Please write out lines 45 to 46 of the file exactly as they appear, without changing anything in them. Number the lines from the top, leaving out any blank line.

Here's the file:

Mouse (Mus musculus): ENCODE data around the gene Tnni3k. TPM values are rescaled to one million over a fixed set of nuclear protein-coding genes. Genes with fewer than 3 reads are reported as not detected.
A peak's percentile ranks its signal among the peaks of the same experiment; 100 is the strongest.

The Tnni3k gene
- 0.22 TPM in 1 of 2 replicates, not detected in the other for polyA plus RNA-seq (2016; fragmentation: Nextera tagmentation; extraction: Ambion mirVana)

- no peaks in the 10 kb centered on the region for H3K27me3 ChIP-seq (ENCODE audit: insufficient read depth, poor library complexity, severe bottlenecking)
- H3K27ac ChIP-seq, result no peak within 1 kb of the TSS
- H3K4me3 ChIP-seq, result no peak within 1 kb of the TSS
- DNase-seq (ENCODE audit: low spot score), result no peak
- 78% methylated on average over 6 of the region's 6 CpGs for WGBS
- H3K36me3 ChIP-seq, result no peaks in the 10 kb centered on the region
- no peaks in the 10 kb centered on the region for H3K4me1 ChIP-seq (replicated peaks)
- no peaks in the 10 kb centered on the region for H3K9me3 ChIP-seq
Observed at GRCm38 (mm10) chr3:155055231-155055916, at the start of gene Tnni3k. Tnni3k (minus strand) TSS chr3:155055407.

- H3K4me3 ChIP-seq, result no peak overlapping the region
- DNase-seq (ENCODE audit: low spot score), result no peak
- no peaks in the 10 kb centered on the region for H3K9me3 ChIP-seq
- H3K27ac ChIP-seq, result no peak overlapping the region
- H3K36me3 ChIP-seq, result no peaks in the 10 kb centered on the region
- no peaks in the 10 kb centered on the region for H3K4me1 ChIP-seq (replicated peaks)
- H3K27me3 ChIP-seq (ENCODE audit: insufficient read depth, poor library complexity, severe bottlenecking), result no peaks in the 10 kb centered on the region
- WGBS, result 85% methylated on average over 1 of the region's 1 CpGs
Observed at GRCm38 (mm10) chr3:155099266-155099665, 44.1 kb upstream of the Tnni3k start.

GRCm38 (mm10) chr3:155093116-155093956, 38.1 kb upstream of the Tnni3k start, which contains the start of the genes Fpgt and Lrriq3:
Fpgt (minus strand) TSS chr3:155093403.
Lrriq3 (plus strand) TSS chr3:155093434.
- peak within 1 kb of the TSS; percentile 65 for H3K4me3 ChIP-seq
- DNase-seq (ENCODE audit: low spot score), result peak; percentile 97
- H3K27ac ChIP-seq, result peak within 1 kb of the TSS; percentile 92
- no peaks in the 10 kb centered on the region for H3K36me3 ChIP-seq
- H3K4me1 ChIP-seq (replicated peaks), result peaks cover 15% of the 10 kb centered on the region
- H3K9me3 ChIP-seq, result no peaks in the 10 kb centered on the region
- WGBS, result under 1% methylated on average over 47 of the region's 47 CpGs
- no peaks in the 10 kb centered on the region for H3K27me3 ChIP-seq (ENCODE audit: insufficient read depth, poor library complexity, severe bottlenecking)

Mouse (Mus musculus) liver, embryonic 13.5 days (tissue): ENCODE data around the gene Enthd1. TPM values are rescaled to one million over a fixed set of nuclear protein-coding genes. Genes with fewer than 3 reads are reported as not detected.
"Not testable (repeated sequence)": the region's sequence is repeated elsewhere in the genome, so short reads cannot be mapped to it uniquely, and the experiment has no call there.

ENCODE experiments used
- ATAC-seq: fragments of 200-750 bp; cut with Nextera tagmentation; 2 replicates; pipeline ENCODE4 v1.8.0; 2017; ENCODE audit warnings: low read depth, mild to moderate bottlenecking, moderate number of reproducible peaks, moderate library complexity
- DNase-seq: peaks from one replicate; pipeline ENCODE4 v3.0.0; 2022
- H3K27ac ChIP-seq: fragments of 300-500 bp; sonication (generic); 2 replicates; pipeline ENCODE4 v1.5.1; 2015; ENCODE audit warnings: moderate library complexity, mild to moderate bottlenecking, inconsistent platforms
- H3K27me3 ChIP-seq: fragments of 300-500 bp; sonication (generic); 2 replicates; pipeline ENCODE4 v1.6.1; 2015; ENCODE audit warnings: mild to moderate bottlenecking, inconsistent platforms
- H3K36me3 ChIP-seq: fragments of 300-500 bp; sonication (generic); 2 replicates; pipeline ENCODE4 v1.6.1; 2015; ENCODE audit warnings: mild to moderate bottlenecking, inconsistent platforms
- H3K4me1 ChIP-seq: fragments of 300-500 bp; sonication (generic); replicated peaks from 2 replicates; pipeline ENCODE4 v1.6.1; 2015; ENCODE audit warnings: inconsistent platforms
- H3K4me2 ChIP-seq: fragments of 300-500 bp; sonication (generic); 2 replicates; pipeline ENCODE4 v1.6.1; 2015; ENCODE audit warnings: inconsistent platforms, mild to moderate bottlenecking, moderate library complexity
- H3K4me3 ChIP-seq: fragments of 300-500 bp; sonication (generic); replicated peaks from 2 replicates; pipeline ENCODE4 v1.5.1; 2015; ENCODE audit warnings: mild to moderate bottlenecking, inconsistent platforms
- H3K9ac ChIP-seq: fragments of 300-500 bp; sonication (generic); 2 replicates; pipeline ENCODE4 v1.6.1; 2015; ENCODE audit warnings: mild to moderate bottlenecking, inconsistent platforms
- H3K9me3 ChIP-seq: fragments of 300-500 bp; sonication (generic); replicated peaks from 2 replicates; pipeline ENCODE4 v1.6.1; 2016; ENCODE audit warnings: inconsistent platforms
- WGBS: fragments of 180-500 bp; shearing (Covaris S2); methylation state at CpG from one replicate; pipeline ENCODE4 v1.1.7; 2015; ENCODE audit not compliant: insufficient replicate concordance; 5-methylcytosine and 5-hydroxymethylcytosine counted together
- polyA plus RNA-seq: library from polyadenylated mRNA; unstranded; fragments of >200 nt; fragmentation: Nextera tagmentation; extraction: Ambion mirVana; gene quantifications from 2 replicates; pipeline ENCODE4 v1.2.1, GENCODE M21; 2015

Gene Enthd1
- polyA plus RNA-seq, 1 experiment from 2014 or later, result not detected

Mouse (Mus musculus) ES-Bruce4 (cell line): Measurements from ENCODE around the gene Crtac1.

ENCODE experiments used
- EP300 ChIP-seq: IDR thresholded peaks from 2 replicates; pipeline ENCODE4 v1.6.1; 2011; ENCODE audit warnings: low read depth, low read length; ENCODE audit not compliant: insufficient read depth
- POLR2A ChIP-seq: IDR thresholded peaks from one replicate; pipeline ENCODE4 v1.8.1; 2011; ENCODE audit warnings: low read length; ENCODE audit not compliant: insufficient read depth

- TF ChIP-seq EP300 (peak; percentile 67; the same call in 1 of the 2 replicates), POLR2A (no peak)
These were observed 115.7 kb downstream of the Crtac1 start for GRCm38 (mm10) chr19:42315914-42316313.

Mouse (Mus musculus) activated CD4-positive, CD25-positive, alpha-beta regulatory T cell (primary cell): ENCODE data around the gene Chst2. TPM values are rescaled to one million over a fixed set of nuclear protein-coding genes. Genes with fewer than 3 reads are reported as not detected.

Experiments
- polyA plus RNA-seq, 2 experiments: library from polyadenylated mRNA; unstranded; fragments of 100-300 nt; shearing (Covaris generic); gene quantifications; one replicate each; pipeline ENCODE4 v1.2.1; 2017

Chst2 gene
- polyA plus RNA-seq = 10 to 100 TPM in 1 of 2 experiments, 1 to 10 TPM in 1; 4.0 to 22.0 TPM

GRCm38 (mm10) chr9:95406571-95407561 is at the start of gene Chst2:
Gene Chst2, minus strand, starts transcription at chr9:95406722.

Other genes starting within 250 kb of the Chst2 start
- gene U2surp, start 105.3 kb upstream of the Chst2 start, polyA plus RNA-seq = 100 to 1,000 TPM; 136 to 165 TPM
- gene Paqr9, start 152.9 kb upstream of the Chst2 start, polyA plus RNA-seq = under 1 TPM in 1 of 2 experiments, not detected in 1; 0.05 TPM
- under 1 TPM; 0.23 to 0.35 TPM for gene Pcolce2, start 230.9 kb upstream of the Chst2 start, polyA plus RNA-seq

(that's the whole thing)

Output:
- H3K9ac ChIP-seq: fragments of 300-500 bp; sonication (generic); 2 replicates; pipeline ENCODE4 v1.6.1; 2015; ENCODE audit warnings: mild to moderate bottlenecking, inconsistent platforms
- H3K9me3 ChIP-seq: fragments of 300-500 bp; sonication (generic); replicated peaks from 2 replicates; pipeline ENCODE4 v1.6.1; 2016; ENCODE audit warnings: inconsistent platforms